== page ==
Postpartum Depression & Anxiety

Postpartum Depression and AnxietyWomen are told that the birth of a baby should be the happiest time in their lives. But for some women the few weeks and months after having a baby can be very difficult. Up to 20% of postpartum women experience depression, anxiety, panic attacks, or disturbing thoughts (including thoughts of harm to the baby, or thoughts of suicide or running away). Many suffer alone and in silence, worried they might be going crazy or that others will think they are not good mothers.

Most people, including medical professionals, don’t recognize the difference between the baby blues and postpartum depression. Baby blues is the weepiness, fatigue, and irritability (that feels a lot like PMS) caused by hormonal fluctuations triggered by the delivery of the placenta. Up to 80% of women experience the baby blues in the first two weeks after birth. The essential distinguishing feature between the baby blues and postpartum depression is that the baby blues will go away within 14 days and requires no treatment.

Most women don’t realize that postpartum depression is an umbrella term encompassing many different types of symptoms. It’s really confusing to women when they experience anxiety symptoms (rather than or in addition to depression symptoms), ranging from mild anxiety, to a fear of being left alone with the baby, or full-blown panic attacks. These symptoms often feel like they come out of nowhere, since 70% of women with postpartum depression have no previous history of depression or anxiety.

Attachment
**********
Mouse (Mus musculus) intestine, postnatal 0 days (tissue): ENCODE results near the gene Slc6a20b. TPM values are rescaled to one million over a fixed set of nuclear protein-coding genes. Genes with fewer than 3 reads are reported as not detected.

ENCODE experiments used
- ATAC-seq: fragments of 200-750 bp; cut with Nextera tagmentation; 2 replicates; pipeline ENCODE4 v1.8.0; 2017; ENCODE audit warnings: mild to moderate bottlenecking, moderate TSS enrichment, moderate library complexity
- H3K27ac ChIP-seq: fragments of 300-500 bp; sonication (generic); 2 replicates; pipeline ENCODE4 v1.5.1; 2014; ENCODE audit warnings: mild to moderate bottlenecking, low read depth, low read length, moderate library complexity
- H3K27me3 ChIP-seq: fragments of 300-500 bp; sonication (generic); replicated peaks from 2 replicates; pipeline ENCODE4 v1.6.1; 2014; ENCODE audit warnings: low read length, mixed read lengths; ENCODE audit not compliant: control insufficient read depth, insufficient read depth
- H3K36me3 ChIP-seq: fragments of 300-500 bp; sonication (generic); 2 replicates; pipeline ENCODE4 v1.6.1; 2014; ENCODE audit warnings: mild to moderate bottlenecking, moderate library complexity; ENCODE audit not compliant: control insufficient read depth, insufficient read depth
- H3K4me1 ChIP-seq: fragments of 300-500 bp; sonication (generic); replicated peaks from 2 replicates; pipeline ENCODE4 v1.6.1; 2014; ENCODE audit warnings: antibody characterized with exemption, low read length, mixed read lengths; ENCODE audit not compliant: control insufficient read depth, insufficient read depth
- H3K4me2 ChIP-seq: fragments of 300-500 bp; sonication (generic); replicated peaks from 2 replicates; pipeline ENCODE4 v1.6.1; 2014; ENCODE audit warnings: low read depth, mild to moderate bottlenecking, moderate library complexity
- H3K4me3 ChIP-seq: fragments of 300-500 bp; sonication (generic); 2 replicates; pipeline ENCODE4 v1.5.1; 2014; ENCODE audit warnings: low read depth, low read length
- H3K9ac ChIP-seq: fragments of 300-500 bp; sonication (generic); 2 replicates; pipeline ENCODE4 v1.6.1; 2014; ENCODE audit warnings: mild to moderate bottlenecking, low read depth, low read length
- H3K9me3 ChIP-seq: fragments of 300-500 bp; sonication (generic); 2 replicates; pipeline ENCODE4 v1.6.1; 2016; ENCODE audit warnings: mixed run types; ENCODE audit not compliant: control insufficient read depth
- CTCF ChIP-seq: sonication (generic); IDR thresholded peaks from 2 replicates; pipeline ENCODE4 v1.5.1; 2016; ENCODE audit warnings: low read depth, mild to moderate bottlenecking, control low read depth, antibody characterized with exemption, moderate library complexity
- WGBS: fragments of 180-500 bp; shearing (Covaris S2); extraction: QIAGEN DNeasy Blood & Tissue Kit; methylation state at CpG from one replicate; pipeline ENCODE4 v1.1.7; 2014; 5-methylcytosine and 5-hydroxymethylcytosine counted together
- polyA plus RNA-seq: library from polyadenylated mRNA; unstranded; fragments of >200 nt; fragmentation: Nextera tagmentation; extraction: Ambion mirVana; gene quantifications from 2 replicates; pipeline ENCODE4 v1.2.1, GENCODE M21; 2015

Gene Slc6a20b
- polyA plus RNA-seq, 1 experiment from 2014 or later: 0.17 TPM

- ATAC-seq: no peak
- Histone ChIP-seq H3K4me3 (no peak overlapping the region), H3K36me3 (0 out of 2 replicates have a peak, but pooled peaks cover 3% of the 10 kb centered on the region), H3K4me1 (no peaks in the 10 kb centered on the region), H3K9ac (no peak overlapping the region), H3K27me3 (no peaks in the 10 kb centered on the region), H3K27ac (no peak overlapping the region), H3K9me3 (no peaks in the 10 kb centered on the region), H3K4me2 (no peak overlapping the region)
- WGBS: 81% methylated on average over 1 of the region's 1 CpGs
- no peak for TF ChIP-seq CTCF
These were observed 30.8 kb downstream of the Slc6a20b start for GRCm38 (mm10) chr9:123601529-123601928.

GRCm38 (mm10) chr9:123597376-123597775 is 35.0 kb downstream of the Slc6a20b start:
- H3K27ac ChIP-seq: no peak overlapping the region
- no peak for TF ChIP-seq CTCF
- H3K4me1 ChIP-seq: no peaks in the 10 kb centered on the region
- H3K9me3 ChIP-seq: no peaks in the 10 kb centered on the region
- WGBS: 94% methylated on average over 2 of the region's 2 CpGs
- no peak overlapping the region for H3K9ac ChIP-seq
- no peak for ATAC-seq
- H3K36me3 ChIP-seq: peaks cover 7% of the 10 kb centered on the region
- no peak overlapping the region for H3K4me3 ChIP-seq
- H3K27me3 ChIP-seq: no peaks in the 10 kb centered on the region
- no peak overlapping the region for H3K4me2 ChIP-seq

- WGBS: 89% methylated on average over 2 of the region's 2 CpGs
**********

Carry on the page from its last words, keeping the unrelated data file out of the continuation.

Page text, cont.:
The good news is that postpartum depression is very treatable. It responds quickly to medication, therapy, or both. Participation in support groups focusing on postpartum depression can also be an essential component to recovery.


When symptoms of depression or anxiety interfere with normal functioning, fulfilling responsibilities, caring for your infant, or when symptoms last longer than 8 weeks postpartum.

When you aren’t able to identify or ask for the things you need, can’t keep your expectations realistic, or feel critical toward yourself.

When you are concerned about your attachment to or your relationship with your baby.

When your childhood experiences negatively impact your parenting.

When you and your partner aren’t able to resolve or cope with the changes in your relationship.

When your plan for making changes does not improve your feelings and situation after
2 – 4 weeks.

Whenever you want a clearer understanding of your situation, extra support for your feelings, or experienced guidance through this life transition.


You feel speeded up

You have little need for sleep

You are very distractible and irritable

You are easily susceptible to anger or disappointment

Your speech is fast and pressured

You experience extreme distractibility or extreme confusion

You experience poor judgment

You experience delusions and/or hallucinations, or disorientation

You experience sudden irrational changes in mood

You act impulsively

You have trouble distinguishing fantasy from reality

You think about harming yourself or your baby.